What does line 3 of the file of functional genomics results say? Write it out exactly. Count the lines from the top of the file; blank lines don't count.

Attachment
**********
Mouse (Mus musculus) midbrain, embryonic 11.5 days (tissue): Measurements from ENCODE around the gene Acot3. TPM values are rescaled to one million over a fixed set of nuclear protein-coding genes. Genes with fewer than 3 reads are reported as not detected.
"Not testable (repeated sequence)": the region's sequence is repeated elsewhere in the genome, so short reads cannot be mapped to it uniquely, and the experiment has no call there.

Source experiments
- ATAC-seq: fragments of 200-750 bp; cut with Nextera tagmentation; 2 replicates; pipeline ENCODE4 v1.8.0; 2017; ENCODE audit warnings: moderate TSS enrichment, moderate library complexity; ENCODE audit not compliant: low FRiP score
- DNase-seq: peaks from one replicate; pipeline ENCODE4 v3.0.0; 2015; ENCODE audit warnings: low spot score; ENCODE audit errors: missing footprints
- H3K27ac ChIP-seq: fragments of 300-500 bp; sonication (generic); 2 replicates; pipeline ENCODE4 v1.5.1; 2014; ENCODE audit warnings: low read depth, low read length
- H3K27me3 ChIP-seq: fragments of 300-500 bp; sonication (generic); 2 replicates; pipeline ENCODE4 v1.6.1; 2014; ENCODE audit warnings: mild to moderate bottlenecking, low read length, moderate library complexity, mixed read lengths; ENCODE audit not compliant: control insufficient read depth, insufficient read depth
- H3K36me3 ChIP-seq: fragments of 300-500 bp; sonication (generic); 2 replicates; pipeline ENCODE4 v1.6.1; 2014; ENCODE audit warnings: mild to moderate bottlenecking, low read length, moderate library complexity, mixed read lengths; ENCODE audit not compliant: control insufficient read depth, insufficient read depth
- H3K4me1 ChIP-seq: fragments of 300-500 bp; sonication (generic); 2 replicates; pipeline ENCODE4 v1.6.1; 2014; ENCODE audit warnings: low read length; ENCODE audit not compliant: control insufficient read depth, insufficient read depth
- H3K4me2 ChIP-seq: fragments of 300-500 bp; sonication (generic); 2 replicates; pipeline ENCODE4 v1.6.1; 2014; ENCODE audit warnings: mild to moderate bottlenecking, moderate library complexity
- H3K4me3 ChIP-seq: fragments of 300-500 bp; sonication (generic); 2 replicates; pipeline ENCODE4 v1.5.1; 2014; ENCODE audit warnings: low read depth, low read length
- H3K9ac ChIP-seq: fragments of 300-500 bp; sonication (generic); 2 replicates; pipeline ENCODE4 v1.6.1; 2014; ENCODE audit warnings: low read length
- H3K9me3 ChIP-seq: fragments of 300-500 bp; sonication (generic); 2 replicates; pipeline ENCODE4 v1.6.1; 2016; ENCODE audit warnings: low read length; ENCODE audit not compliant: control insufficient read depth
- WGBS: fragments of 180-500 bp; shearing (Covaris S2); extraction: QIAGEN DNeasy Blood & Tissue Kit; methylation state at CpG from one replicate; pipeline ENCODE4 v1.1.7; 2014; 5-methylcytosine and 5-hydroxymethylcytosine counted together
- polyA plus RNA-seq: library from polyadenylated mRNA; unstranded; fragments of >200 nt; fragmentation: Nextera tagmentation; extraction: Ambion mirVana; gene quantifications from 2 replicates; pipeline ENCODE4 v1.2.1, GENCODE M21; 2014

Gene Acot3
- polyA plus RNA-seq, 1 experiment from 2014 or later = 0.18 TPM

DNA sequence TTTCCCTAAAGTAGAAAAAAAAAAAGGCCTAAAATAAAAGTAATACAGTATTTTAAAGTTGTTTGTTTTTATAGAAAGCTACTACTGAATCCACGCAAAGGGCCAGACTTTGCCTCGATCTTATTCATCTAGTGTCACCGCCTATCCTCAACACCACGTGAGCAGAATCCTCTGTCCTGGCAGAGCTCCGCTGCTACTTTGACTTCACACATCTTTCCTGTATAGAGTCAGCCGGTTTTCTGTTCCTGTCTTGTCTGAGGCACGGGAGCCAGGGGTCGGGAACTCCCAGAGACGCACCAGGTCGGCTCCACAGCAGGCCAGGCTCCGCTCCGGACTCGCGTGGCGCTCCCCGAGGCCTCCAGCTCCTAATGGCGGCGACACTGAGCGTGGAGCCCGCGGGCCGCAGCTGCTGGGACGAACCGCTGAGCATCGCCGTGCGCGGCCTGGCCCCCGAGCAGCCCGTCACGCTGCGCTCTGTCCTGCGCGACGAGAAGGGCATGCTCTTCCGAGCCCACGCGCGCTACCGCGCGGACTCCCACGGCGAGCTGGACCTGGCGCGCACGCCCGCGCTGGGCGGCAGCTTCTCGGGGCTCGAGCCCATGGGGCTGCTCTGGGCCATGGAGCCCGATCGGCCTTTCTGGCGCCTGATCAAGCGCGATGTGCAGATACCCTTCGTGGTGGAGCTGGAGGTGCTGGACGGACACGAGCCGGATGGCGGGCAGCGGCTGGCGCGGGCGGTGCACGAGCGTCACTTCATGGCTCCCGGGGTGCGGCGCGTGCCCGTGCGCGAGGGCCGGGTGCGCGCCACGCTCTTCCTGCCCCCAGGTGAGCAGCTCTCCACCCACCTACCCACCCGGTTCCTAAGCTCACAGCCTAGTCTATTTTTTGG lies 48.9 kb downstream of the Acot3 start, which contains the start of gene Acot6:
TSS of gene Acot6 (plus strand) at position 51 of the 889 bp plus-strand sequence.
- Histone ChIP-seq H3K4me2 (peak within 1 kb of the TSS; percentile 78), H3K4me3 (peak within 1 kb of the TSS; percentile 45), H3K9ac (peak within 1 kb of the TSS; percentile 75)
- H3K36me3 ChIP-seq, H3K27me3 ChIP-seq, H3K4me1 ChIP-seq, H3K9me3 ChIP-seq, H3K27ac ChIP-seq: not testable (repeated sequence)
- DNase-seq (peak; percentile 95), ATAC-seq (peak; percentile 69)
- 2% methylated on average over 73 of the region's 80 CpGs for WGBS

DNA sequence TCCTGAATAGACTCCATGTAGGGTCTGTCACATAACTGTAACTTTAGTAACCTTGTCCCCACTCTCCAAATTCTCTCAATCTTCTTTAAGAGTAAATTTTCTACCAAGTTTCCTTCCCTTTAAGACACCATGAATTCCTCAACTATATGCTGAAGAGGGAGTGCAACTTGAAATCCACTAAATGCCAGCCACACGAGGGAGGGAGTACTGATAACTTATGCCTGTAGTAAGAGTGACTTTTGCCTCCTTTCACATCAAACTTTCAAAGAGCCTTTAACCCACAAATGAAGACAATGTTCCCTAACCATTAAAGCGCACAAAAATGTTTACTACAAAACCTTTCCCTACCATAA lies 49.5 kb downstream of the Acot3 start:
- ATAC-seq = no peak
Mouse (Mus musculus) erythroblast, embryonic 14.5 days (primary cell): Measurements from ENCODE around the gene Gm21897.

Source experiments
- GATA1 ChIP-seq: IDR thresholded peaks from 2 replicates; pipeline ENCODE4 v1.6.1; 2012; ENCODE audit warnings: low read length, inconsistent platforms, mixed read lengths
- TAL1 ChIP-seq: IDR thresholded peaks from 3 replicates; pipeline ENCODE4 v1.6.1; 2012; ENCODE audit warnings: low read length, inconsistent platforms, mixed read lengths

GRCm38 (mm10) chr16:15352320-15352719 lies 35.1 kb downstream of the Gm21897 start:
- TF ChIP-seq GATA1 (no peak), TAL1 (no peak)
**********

Source experiments